Wednesday 12 O Clock 29 January 1806
David R. Williams tenders his sincere acknowledgments to Mr Jefferson, for the reiterated instances of politeness offered him. On two former occations he was previously engaged; but not being so now, he is constrained to say, he cannot dine with him as President of the United States. A mind as much unfettered from prejudice as your’s, will learn the reason now offered, as an excuse for declining your invitation, without taking any portion of it, as a censure on your conduct; I protest it is not so ment.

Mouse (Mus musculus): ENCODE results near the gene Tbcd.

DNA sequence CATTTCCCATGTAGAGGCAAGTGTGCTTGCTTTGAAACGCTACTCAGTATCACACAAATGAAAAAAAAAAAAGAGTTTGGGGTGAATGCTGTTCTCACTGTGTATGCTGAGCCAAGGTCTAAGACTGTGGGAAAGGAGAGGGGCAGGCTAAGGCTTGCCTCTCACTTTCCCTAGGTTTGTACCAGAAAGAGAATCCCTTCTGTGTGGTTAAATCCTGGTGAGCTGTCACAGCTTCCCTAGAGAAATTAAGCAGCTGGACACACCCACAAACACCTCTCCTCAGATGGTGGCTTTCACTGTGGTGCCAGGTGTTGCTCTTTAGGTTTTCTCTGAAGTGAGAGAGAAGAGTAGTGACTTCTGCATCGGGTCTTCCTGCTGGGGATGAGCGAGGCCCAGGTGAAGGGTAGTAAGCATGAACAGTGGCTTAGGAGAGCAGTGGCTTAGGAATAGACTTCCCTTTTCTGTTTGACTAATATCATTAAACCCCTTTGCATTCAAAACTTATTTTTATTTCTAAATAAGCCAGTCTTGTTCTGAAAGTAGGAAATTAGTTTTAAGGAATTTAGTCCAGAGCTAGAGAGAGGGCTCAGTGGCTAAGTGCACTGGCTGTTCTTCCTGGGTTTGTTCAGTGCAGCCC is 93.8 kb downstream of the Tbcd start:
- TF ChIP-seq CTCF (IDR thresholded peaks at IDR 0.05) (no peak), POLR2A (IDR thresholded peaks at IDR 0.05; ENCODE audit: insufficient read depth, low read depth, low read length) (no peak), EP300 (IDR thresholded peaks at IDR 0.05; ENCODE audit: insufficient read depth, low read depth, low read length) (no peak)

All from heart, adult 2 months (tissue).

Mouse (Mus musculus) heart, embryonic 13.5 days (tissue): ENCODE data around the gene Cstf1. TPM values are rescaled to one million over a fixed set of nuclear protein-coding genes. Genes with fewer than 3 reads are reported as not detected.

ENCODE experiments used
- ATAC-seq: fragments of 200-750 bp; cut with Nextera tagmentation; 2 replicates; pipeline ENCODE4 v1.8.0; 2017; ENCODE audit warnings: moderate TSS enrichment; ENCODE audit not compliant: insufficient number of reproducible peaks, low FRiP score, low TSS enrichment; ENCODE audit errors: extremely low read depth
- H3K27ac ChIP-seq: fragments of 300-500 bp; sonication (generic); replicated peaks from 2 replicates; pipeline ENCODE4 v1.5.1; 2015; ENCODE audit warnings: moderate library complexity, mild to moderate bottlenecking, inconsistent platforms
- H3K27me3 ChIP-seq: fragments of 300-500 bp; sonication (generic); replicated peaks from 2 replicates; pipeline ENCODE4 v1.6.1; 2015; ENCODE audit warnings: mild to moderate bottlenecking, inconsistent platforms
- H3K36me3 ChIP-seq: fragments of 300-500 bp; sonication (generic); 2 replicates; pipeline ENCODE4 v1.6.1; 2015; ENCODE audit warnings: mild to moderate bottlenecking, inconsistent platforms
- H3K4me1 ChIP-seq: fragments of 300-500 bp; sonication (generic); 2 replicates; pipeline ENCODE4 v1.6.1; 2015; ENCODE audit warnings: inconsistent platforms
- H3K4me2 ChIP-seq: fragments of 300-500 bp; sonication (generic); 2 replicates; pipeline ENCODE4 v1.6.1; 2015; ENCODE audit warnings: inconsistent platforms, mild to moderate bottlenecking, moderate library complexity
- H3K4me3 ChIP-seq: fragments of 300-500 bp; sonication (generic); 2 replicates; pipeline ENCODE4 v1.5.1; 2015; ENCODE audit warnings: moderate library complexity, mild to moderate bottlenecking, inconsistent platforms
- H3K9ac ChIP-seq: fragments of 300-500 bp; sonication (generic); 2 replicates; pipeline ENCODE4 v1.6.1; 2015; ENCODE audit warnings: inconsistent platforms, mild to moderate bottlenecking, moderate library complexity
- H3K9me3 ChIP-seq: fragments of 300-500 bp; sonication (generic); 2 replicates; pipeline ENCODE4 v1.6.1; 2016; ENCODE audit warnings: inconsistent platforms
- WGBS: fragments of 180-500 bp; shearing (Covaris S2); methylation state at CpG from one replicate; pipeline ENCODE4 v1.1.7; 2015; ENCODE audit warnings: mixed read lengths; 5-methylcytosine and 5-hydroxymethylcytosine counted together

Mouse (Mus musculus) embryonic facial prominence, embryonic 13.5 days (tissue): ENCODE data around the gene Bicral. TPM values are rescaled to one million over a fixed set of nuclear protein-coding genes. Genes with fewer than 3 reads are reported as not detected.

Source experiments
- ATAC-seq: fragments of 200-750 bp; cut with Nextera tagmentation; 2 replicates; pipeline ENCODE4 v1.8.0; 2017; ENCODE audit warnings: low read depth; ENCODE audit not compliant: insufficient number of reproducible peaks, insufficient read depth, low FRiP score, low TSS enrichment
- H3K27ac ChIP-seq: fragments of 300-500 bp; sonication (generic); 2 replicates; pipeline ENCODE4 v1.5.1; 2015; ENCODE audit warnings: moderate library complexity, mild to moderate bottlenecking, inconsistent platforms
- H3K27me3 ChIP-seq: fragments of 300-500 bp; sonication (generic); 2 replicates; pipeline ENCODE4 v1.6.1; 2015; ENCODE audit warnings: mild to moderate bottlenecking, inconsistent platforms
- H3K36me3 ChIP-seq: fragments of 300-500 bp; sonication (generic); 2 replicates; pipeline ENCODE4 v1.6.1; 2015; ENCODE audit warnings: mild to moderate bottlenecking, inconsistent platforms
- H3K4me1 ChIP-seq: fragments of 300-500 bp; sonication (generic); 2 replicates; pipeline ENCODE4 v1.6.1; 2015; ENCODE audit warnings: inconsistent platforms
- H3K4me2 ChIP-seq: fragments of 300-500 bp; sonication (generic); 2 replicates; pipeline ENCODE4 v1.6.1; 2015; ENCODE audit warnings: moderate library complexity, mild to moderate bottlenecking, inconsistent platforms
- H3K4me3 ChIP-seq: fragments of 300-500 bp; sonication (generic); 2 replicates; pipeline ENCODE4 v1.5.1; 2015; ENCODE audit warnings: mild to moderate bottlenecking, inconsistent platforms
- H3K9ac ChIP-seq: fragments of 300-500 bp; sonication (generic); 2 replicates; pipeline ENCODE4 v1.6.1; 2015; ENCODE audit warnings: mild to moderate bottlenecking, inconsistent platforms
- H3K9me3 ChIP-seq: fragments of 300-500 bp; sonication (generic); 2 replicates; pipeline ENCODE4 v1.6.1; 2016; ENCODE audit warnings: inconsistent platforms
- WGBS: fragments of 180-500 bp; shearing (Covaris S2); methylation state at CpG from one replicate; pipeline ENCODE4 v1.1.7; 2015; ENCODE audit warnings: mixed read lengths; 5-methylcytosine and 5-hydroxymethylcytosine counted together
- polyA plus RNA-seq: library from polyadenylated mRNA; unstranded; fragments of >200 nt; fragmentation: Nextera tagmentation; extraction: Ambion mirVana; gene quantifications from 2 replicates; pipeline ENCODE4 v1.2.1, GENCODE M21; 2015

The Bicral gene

The entertainments &c formerly given by Mr Adams, were always considered by me as decoys to the representatives in Congress, & altho’ I do not consider your’s as such, still I cannot partake of that now, which I reprobated then. I flatter myself this candid declaration on my part, will not injure me in the estimation of the person whom, I value as the father of the reformations in our Government; & therefore hope, indeed I feel confident that, this peculiarity, call it any thing but a want of respect & esteem for you, will not deprive me, whenever occasions of business offer, of that urbanity which, is a pride to your friends, you shew to all.
CSmH: Papers of Thomas Jefferson.